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HomeWorld NewsMigaloo White Whale Dead White humpback whale found washed up!

Migaloo White Whale Dead White humpback whale found washed up!




Migaloo White Whale Dead White humpback whale found washed up! One of the dead whales was discovered at East Gippsland’s Mallacoota Beach on Saturday, July 16. The images of the dead whale began to circulate on social media platforms as soon as the news about it broke. Some netizens were skeptical that the whale could have been Migaloo after the videos and photos of it started spreading on social media.

Migaloo White Whale Dead White humpback whale found washed up!




Migaloo White Whale Dead

Victoria’s Department of Environment, Land, Water, and Planning (DELWP), have declared that the whale found by investigators is not the Migaloo. After the examination of the scene, the Victoria’s Department of Environment, Land, Water, and Planning declared that the whale was not Migaloo. The Victoria’s Department of Environment, Land, Water and Planning (DELWP) Regional Agency Commander stated that officers had examined the images of the Humpback Whale. Officers have determined that the whale is a subadult female and Migaloo is an adult male.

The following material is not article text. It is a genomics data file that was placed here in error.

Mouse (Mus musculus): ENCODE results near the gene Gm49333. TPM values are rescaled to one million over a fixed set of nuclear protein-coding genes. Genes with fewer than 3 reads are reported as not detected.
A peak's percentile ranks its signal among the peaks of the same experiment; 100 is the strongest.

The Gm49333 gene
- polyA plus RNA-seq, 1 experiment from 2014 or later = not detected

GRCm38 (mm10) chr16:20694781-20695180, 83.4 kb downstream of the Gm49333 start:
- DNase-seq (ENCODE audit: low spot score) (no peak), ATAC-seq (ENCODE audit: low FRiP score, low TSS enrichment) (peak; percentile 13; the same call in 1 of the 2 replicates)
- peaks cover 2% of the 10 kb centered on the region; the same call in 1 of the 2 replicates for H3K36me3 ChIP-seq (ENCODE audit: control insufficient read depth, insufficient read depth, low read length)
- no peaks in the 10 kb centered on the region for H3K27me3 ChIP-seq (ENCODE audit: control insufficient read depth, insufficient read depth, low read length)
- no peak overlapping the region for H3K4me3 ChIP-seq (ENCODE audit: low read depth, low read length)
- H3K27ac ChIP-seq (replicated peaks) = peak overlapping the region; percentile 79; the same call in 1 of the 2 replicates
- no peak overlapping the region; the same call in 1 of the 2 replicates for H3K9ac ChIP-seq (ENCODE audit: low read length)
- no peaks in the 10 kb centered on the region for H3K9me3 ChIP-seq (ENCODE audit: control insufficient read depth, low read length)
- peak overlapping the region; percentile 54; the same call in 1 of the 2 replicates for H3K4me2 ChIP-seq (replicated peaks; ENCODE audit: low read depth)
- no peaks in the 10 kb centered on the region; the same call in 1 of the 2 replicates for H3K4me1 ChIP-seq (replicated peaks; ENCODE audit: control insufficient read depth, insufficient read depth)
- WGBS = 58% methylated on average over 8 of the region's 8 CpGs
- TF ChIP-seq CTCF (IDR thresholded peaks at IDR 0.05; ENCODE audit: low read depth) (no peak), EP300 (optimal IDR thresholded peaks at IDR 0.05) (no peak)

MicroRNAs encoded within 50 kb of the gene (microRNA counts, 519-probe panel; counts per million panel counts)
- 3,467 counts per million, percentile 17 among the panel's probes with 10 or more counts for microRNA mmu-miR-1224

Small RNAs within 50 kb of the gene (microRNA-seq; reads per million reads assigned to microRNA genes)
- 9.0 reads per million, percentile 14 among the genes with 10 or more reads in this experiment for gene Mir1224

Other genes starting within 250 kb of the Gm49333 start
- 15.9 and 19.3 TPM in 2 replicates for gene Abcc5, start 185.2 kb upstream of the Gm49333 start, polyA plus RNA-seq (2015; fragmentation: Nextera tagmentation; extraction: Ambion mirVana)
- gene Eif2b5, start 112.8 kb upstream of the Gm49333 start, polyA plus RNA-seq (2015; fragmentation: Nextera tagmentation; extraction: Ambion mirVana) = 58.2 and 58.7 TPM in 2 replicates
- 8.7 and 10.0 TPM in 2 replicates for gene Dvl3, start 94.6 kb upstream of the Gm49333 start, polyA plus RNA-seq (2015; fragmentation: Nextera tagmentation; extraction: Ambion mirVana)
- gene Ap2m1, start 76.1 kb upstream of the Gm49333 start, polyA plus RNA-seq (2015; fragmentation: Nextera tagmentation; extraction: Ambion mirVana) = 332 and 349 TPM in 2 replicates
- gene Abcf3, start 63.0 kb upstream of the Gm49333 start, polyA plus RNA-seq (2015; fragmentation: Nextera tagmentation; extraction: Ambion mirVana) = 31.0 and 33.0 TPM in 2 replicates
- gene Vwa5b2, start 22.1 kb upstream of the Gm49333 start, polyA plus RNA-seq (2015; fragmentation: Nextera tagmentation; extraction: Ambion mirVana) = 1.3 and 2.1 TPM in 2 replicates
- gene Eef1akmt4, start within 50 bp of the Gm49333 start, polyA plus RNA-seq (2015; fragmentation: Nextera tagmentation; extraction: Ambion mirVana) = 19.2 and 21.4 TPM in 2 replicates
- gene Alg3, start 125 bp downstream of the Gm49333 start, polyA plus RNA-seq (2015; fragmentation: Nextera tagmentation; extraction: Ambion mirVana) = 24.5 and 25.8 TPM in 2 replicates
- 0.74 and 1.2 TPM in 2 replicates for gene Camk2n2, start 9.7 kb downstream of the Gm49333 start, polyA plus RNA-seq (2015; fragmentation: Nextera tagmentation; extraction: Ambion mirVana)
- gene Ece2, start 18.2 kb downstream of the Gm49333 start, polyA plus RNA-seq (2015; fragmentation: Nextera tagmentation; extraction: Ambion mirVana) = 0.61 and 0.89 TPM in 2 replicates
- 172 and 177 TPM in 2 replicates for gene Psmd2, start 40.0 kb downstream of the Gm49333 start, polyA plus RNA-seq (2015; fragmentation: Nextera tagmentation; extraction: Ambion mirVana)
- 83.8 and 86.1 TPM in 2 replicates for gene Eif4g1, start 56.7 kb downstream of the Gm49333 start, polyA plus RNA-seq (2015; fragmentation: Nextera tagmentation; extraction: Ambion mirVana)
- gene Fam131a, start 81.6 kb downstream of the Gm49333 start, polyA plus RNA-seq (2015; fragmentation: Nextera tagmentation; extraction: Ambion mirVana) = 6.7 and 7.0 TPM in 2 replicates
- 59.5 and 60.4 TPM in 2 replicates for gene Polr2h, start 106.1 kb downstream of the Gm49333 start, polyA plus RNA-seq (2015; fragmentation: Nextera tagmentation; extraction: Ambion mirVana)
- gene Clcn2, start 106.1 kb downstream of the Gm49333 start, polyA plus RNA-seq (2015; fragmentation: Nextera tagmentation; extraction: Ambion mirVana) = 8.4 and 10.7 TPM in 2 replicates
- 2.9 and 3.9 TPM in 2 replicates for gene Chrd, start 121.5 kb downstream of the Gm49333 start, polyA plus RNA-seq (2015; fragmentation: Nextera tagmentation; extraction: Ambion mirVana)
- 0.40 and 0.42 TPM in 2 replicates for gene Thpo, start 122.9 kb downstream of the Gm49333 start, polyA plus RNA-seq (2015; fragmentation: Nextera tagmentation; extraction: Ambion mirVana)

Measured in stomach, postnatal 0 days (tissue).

The Victoria’s Department of Environment, Land, Water and Planning (DELWP) Regional Agency Commander has stated that investigators and officers will be inspecting the carcass in the coming days. Scientists and other investigators are currently trying to determine if the dead whale is Migaloo. They will also be taking a genetic sample from the whale’s body in order to do so. Investigators will also photograph the fluke of whale during the investigation.  Migaloo is the most well-known humpback whale anywhere in the world. According to reports, Migaloo is only a white adult humpback whale living on the planet.

Sources claim that Migaloo whales sing, and that the whales are male humpbacks. A group of people on a short trip to the Bay in 1991 saw Migaloo for the first time in Byron Bay. From a distance of over five kilometers, the unique whale was captured for the first time by a telescope. It was difficult to determine if Migaloo was a pure white whale, or something else because it was taken with a telescope. In 1993, researchers from the Pacific Whale Foundation found Migaloo in Hervey Bay in Queensland. The foundation’s researchers confirmed that Migaloo is pure white.




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